Skip main navigation

£199.99 £139.99 for one year of Unlimited learning. Offer ends on 28 February 2023 at 23:59 (UTC). T&Cs apply

Find out more

The Cambrian explosion: evolution of complex life

Read about the Cambrian Explosion and the burst of new life on the planet about 541 million years ago.
© Cardiff University

Snowball Earth events coincided with the rise of oxygen in the atmosphere and this was crucial to the emergence of life.

Life evolved from the

  • microscopic (not visible to the eye) microbial organisms that did not respire oxygen

to the

  • microscopic oxygen-respirers that appeared after the rise of atmospheric oxygen.

Then there was the emergence of

  • macroscopic (visible to the eye) oxygen-respirers that branched into plants and animals on land and eventually to humans.

An explosion of life

The oceans mainly contained tiny microscopic life until about 575 million years ago when the first simple but complex animals appeared.

At about 541 million years ago, the full range of marine animal lineages we know today emerged. This set the stage for the global appearance of animals and plants on land between 495-417 million years ago.

The appearance of so many new species in the fossil record is remarkable and sudden. This is referred to as the Cambrian explosion and changed life on Earth permanently.

This burst of new life can definitely be seen as an extreme event.

What causes life to evolve new forms?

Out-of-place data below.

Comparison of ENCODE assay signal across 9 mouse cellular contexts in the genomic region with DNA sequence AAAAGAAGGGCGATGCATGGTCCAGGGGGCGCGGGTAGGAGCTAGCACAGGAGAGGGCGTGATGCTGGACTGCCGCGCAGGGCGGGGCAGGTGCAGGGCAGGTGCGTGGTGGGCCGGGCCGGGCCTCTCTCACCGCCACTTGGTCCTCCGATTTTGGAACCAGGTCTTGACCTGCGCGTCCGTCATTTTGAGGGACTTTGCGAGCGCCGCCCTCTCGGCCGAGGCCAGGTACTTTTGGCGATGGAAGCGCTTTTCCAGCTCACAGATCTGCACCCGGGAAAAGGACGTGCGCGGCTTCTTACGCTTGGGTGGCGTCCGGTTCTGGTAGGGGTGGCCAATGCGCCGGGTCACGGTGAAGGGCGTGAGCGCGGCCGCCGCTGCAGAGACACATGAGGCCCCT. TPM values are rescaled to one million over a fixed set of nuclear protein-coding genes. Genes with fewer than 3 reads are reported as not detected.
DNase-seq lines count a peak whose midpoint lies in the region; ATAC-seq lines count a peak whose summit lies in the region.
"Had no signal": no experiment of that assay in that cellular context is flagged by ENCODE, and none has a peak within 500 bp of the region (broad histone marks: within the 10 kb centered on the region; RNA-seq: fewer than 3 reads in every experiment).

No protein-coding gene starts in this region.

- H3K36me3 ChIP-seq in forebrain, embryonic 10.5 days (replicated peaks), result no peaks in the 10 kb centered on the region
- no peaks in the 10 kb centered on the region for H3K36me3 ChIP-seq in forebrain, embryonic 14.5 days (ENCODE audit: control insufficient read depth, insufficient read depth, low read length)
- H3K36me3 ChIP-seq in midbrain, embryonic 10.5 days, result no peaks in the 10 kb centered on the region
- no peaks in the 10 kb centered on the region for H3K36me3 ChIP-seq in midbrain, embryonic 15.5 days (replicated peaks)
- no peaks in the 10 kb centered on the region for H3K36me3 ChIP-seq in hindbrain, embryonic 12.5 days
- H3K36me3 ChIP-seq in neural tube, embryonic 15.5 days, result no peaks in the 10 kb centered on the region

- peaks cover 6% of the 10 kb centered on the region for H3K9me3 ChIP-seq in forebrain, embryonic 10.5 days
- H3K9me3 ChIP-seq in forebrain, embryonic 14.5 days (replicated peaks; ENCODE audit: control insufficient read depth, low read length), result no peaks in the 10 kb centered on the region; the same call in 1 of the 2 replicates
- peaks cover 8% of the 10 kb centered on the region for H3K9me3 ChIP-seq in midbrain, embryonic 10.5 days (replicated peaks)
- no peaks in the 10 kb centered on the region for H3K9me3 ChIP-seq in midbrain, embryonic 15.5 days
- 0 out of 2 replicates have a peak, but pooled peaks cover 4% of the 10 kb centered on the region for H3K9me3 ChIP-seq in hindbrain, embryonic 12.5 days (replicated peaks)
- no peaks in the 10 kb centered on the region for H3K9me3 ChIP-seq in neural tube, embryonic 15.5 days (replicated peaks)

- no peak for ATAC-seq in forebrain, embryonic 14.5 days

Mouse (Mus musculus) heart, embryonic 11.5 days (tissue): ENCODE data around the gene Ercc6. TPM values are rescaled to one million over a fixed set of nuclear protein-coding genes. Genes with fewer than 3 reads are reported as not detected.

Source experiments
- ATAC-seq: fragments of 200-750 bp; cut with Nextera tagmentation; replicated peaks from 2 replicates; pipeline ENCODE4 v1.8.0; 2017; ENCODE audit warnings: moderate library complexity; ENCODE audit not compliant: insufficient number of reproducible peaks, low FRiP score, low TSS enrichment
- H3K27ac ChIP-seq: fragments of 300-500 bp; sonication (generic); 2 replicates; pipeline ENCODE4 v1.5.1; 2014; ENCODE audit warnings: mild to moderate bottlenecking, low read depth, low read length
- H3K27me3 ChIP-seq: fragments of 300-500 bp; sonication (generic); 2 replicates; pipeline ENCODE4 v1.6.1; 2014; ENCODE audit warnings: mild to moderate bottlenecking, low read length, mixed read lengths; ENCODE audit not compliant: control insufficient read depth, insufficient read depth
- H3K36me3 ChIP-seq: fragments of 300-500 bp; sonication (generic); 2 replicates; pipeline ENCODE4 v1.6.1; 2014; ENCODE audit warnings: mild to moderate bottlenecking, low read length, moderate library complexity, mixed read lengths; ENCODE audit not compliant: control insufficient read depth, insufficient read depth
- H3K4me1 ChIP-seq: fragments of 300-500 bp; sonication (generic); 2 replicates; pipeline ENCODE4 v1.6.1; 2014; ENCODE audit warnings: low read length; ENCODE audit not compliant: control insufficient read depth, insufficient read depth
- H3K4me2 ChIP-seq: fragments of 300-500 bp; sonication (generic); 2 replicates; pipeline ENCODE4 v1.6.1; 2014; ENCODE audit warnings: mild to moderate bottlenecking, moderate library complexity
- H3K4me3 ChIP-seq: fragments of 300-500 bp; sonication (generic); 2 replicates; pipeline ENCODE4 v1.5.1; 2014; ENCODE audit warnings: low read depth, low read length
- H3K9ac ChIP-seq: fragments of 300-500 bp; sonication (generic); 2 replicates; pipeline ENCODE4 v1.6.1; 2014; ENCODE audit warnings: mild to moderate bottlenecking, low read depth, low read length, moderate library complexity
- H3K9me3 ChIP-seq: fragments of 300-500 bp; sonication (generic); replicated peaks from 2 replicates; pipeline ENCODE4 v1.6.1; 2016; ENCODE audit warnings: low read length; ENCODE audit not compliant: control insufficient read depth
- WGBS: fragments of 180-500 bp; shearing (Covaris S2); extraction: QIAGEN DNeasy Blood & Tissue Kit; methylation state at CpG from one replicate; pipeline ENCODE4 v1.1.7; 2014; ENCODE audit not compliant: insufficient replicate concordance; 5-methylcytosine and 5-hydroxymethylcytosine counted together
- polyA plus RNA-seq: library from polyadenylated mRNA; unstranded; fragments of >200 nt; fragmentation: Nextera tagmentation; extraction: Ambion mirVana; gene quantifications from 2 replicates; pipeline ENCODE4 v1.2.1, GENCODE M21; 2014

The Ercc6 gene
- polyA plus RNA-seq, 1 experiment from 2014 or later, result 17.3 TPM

Massive changes in the environment are closely linked to the evolution of life. The rise of oxygen in the atmosphere would have wiped out a large number of oxygen-sensitive microorganisms that had evolved when oxygen wasn’t present.

The extinction of these non-oxygen respirers led to oxygen-respirers to evolve and colonise the oxygenated niches.

What happened next?

Even after the extreme events of Snowball Earth and oxygen rises, large changes in our planet’s environment continued to occur.

These include large-scale environmental catastrophes such as large-scale volcanism that led to mass extinctions. This promoted the emergence of new dominant lineages. One of these new lineages ultimately produced us modern humans.

For the purposes of this course, the key thing to remember here is how the extreme Snowball Earth events coincided with great rises in the atmosphere and this created conditions for complex life to emerge.

Our planet developed an oxygen rich atmosphere and this made our planet habitable to complex forms of life.

© Cardiff University
This article is from the free online

Extreme Geological Events

Created by
FutureLearn - Learning For Life

Our purpose is to transform access to education.

We offer a diverse selection of courses from leading universities and cultural institutions from around the world. These are delivered one step at a time, and are accessible on mobile, tablet and desktop, so you can fit learning around your life.

We believe learning should be an enjoyable, social experience, so our courses offer the opportunity to discuss what you’re learning with others as you go, helping you make fresh discoveries and form new ideas.
You can unlock new opportunities with unlimited access to hundreds of online short courses for a year by subscribing to our Unlimited package. Build your knowledge with top universities and organisations.

Learn more about how FutureLearn is transforming access to education